On 11 July 2016, the UN Human Rights Committee will publish its recommendations to the Ecuadorian State at the end of the sixth periodic review of the country’s implementation of the International Covenant on Civil & Political Rights. This was reported by Ecuadorian civil society organizations which participated in sessions on Monday 27 and Tuesday 28 June in Geneva.
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The United Nations body consists of 18 independent experts who monitor the implementation of the International Covenant on Civil & Political Rights. To this audience, journalist and academic Manuela Picq, representing the Confederation of Kichwa Nationality (ECUARUNARI), described the persecution experienced by indigenous peoples in Ecuador. She denounced the State’s constant criminalization of social protest and gave details of her own case: she was expelled from the country in 2015 after a protest against the regime. “The report by ECUARUNARI, CONAIE, Frente Popular and other organizations indicates that more than 700 people have been criminalized and three have been murdered. Activists and workers have been arrested, students have been tortured and teachers criminalized. Most victims are indigenous,” she said.
The Director of Fundamedios, César Ricaurte, spoke about the Communications Law in Ecuador. Three years after the Law came into effect, he described its impact on the press and freedom of expression. According to official figures, 896 lawsuits have been filed against media and journalists, with 550 ending in sanctions. “Two out of three processes are initiated by the Superintendency itself or in response to complaints from public officials. Censorship occurs every day through content imposed by officials who abuse the right to correction and reply, in addition to the regular transmission of national broadcasts,” he said.
Lawyer and activist Silvia Buendía spoke in defense of the rights of LGBTI people and equal marriage. Buendía reported that in Ecuador abuse of this vulnerable population is constant, highlighting the need to enact policies of non-discrimination based on sexual orientation and gender identity. She also highlighted another obstacle faced by social organizations: Decree 16, which prevents organizations from engaging in political activities. “The Ecuadorian Government views as an enemy any organization that is not aligned to, or is critical of, its discourse; to the State, this is engaging in politics.”
Representing the Platform for the Defense of Democracy & Human Rights in Ecuador, Luis Verdesoto requested the Committee to make recommendations to the Ecuadorian State. For example, he said it would be necessary to repeal the Communications Law; to stop using public media to discredit opponents; to ensure that civil society can organize freely; and to prevent the closure of NGOs without respect for due process, among others.
Meanwhile, Ramón Muñoz Castro, head of the International Human Rights Network (RIDH for the Spanish acronym), summed up the situation faced by human rights defenders, social leaders, indigenous peoples, journalists and communicators. These groups, he alleged, are subject to persecution and permanent stigmatization by the Ecuadorian State. “Defenders are spied upon and harassed constantly. Their Twitter accounts and social networking sites are tapped,” he said.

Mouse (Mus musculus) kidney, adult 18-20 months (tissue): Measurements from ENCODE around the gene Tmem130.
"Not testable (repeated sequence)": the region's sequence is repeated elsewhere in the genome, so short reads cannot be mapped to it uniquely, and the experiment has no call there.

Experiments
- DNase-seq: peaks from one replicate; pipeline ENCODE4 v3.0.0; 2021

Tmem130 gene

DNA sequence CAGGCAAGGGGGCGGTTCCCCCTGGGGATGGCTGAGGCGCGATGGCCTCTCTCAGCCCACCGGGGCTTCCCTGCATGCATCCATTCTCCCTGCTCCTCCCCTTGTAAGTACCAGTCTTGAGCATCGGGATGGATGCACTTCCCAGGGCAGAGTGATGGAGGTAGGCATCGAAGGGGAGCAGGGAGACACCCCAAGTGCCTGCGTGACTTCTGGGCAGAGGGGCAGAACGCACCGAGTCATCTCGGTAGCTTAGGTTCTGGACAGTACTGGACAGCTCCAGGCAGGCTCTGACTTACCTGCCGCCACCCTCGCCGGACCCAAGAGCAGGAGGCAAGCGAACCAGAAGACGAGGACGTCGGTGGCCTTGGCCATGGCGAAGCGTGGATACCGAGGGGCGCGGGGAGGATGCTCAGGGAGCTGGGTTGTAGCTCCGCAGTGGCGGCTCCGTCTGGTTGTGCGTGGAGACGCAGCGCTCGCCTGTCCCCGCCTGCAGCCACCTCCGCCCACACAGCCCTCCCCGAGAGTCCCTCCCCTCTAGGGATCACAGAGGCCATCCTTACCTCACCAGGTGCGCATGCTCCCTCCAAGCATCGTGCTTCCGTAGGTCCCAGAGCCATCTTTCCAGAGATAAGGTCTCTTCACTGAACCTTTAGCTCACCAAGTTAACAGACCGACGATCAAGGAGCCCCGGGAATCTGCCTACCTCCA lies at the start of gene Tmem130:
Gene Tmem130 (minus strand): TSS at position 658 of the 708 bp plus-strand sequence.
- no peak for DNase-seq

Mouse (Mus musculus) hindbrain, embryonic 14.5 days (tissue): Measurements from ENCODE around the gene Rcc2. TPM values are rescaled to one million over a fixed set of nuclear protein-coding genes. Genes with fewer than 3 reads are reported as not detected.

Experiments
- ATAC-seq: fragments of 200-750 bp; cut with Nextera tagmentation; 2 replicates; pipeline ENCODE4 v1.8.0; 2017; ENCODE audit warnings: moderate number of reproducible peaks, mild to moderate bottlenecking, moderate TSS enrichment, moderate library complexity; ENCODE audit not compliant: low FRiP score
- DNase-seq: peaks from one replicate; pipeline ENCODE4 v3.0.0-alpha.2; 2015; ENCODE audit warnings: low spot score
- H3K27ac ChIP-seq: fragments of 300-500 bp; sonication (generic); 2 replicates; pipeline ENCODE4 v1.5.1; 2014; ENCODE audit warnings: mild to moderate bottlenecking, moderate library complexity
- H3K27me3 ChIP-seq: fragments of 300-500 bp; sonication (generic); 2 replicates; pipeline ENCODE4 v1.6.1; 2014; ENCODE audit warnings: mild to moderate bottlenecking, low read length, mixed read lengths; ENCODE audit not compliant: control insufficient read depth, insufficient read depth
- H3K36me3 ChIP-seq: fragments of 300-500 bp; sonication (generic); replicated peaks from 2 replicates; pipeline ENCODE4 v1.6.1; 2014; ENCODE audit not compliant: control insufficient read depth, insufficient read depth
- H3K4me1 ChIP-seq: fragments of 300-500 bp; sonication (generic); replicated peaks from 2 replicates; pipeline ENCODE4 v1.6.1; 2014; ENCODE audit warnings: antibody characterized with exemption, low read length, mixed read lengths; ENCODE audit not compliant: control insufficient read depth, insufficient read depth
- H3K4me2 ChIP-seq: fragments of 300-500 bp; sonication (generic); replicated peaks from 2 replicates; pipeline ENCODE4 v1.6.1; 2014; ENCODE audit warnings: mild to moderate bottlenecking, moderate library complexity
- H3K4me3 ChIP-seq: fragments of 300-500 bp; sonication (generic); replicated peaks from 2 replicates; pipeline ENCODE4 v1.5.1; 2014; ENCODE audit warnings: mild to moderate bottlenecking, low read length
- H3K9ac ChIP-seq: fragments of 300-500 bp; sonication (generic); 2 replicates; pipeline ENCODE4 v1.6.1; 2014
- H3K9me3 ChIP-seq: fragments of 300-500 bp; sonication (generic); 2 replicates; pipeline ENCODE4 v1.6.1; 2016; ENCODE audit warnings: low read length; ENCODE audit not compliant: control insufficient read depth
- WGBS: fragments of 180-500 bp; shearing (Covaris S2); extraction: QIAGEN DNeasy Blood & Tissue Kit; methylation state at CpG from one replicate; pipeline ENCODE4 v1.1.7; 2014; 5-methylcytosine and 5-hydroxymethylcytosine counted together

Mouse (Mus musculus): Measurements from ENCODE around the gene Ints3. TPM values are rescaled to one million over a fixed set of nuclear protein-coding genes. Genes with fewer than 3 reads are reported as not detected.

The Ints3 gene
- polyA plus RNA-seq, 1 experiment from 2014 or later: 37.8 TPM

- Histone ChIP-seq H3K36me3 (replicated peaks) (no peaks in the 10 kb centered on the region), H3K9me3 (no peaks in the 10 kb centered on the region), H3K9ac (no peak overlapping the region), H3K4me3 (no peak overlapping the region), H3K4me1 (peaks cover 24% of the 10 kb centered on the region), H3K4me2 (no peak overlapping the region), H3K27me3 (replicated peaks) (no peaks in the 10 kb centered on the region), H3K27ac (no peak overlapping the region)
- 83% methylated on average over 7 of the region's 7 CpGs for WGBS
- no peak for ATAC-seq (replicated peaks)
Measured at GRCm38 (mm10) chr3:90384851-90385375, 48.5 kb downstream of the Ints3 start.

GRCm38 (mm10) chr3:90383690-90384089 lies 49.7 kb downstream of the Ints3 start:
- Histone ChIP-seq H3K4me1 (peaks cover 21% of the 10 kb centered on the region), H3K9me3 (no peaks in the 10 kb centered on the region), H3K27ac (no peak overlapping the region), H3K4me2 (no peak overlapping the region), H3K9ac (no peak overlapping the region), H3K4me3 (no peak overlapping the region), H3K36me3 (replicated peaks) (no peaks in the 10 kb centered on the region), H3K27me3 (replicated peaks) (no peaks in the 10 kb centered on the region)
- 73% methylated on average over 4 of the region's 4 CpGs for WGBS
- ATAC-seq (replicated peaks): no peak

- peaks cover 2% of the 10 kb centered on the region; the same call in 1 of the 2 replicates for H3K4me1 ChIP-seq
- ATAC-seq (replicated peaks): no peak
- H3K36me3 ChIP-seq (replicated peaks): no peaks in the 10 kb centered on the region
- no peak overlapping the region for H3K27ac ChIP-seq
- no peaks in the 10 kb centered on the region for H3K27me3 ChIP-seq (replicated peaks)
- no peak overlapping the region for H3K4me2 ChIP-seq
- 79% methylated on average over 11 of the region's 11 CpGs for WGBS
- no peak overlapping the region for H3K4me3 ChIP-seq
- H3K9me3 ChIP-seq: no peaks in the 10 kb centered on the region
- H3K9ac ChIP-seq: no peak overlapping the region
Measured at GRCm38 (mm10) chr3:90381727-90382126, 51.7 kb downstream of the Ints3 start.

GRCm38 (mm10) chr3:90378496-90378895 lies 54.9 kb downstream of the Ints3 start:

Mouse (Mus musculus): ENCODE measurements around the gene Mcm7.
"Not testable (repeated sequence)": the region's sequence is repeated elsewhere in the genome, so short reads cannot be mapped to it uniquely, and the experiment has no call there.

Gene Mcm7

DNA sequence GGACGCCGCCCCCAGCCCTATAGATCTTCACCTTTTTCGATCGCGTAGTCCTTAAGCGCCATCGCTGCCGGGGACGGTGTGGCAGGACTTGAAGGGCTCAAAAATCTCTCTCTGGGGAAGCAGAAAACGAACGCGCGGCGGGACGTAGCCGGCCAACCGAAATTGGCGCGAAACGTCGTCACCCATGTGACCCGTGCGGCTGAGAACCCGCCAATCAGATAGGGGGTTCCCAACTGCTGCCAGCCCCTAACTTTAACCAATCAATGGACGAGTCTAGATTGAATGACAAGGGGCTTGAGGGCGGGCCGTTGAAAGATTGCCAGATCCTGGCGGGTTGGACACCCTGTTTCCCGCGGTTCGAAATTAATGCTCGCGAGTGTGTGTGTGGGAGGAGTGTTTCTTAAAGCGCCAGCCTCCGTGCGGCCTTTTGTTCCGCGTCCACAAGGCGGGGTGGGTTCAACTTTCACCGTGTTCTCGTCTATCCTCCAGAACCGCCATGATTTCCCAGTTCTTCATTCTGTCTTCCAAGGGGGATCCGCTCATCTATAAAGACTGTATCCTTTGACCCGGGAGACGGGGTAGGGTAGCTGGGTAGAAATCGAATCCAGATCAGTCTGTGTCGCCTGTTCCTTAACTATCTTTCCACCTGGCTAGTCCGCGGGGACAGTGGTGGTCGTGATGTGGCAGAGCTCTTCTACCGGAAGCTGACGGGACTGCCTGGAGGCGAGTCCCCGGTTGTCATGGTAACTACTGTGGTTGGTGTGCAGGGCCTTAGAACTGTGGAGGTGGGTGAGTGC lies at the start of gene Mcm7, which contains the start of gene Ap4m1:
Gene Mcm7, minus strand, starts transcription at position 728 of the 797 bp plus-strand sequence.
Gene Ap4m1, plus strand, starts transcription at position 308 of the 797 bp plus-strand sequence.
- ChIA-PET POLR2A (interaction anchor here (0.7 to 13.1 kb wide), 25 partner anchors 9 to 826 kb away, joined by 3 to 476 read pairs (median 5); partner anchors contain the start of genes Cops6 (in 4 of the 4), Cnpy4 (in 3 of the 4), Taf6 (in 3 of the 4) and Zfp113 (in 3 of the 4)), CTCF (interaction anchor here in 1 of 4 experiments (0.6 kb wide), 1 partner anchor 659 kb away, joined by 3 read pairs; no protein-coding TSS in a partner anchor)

On Tuesday 28 June, at a press conference in Switzerland, representatives of the organizations expressed satisfaction with their participation and asked the media to follow-up the recommendations due to be issued by the Committee on 11 July.
The civil society representatives agreed that the participation of the State, whose official delegation was led by Foreign Minister Guillaume Long, had been weak. In his speech, Long highlighted supposed advances made over the last 10 years in the areas of poverty reduction; the transformation and strengthening of the judicial system regarding human rights; equality and non-discrimination; an intercultural State; the rights of persons with disabilities; human mobility; participation in public affairs; freedom of expression; the prohibition of torture and trafficking; and the case of Julian Assange.
During the review, the Committee experts questioned Ecuador about excessive use of force in the case of Manuela Picq and other peaceful demonstrators in 2015; the judicial process in the case of the Luluncoto 10; and progress to curb police abuse and torture in prisons. They expressed concern over the breadth of the scope of criminal law regarding sentences for terrorism and sabotage. The experts also asked the Government for information on the reform of the Organic Integral Penal Code (COIP for the Spanish acronym); penalties for gender discrimination; and the use of the state of exception. The Government was also asked to provide details on criminal proceedings against women who have undergone abortions.
According to the organizations, the State did not answer the experts’ questions on issues such as freedom of expression, human trafficking and women’s rights, among others. This information must be sent, in writing, by the Ecuadorian State to the Committee.
The UN experts criticized the Foreign Minister for dedicating himself to discrediting the delegation of organizations in a high forum for the defense of human rights. “These discreditation attempts carried no weight with the Committee,” said Ricaurte, who also reported that the experts were alert to possible Government reprisals against the participating representatives of civil society organizations.
Ramón Muñoz, director of the RIDH, praised the preparation carried out by the representatives who travelled to Geneva. The results of this review will impact the Universal Periodic Review of Ecuador in May 2017, Muñoz said. “Ecuador is obliged to implement the recommendations and we must demand that it does.”